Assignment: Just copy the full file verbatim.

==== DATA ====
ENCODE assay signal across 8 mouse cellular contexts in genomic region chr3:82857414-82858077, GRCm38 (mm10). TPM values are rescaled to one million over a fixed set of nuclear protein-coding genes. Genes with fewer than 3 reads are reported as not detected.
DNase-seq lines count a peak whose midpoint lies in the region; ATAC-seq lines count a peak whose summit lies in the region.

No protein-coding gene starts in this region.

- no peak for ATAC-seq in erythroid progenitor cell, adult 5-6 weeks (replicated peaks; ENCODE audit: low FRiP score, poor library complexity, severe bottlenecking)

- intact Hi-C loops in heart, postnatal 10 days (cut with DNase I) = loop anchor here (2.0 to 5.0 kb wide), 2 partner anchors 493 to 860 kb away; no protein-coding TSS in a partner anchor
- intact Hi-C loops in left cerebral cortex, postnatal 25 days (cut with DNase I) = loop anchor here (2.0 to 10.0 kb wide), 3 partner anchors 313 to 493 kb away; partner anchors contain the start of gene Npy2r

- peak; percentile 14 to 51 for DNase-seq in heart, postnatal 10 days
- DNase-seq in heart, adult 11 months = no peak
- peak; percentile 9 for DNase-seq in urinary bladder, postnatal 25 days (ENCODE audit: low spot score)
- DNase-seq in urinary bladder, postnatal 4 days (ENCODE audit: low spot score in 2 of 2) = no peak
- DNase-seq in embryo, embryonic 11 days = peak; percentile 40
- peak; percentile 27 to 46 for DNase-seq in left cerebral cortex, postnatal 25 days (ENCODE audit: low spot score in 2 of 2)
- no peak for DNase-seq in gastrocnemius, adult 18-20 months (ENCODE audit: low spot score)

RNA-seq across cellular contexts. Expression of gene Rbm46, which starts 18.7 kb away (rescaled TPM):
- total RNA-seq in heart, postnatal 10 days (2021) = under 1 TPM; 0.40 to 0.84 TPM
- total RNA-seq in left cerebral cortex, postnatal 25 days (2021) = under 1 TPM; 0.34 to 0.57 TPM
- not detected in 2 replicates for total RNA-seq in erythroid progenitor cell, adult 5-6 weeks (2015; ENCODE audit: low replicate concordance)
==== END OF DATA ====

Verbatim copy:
ENCODE assay signal across 8 mouse cellular contexts in genomic region chr3:82857414-82858077, GRCm38 (mm10). TPM values are rescaled to one million over a fixed set of nuclear protein-coding genes. Genes with fewer than 3 reads are reported as not detected.
DNase-seq lines count a peak whose midpoint lies in the region; ATAC-seq lines count a peak whose summit lies in the region.

No protein-coding gene starts in this region.

- no peak for ATAC-seq in erythroid progenitor cell, adult 5-6 weeks (replicated peaks; ENCODE audit: low FRiP score, poor library complexity, severe bottlenecking)

- intact Hi-C loops in heart, postnatal 10 days (cut with DNase I) = loop anchor here (2.0 to 5.0 kb wide), 2 partner anchors 493 to 860 kb away; no protein-coding TSS in a partner anchor
- intact Hi-C loops in left cerebral cortex, postnatal 25 days (cut with DNase I) = loop anchor here (2.0 to 10.0 kb wide), 3 partner anchors 313 to 493 kb away; partner anchors contain the start of gene Npy2r

- peak; percentile 14 to 51 for DNase-seq in heart, postnatal 10 days
- DNase-seq in heart, adult 11 months = no peak
- peak; percentile 9 for DNase-seq in urinary bladder, postnatal 25 days (ENCODE audit: low spot score)
- DNase-seq in urinary bladder, postnatal 4 days (ENCODE audit: low spot score in 2 of 2) = no peak
- DNase-seq in embryo, embryonic 11 days = peak; percentile 40
- peak; percentile 27 to 46 for DNase-seq in left cerebral cortex, postnatal 25 days (ENCODE audit: low spot score in 2 of 2)
- no peak for DNase-seq in gastrocnemius, adult 18-20 months (ENCODE audit: low spot score)

RNA-seq across cellular contexts. Expression of gene Rbm46, which starts 18.7 kb away (rescaled TPM):
- total RNA-seq in heart, postnatal 10 days (2021) = under 1 TPM; 0.40 to 0.84 TPM
- total RNA-seq in left cerebral cortex, postnatal 25 days (2021) = under 1 TPM; 0.34 to 0.57 TPM
- not detected in 2 replicates for total RNA-seq in erythroid progenitor cell, adult 5-6 weeks (2015; ENCODE audit: low replicate concordance)